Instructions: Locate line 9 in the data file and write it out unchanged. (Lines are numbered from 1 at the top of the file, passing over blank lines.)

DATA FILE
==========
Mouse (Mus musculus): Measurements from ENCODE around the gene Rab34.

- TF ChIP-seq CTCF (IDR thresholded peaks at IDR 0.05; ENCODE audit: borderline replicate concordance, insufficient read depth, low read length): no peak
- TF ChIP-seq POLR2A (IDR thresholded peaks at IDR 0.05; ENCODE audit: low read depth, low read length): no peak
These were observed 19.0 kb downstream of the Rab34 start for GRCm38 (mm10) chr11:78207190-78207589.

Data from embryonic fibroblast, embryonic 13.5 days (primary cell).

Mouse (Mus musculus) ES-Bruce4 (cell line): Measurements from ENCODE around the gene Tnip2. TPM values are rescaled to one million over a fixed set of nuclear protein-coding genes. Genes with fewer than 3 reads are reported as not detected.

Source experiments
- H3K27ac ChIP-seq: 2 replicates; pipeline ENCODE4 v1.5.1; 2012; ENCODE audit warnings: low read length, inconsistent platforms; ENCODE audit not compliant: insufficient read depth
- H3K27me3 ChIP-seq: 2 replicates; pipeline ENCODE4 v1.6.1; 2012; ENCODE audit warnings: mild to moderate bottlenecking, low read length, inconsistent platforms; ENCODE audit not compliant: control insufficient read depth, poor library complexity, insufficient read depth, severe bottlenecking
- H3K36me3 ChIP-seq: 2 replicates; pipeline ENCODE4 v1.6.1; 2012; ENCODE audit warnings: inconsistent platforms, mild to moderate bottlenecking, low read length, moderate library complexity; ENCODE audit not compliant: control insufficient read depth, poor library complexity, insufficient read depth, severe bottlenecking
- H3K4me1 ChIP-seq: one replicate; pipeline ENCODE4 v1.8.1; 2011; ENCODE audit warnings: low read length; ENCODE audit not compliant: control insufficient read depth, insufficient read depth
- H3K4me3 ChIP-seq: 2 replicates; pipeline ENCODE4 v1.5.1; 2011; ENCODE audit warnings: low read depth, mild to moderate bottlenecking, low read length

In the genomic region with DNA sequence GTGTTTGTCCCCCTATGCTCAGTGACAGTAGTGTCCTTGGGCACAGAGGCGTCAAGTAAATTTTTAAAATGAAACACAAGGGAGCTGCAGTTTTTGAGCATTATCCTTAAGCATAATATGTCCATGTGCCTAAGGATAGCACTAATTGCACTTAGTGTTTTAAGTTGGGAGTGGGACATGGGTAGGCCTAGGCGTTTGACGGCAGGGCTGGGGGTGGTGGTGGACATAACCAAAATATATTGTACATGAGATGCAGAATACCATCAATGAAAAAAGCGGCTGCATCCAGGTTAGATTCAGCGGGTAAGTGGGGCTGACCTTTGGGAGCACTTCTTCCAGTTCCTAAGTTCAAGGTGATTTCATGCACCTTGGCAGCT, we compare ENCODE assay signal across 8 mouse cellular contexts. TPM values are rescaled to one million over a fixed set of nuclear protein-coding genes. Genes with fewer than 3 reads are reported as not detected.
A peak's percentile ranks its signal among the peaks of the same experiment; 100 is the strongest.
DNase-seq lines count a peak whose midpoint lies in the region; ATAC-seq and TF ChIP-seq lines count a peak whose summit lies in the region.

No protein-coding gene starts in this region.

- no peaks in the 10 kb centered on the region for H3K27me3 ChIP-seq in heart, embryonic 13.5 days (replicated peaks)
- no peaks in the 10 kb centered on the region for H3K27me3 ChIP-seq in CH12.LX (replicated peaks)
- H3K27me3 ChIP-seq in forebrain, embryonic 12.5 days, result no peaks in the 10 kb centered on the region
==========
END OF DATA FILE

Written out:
- H3K27me3 ChIP-seq: 2 replicates; pipeline ENCODE4 v1.6.1; 2012; ENCODE audit warnings: mild to moderate bottlenecking, low read length, inconsistent platforms; ENCODE audit not compliant: control insufficient read depth, poor library complexity, insufficient read depth, severe bottlenecking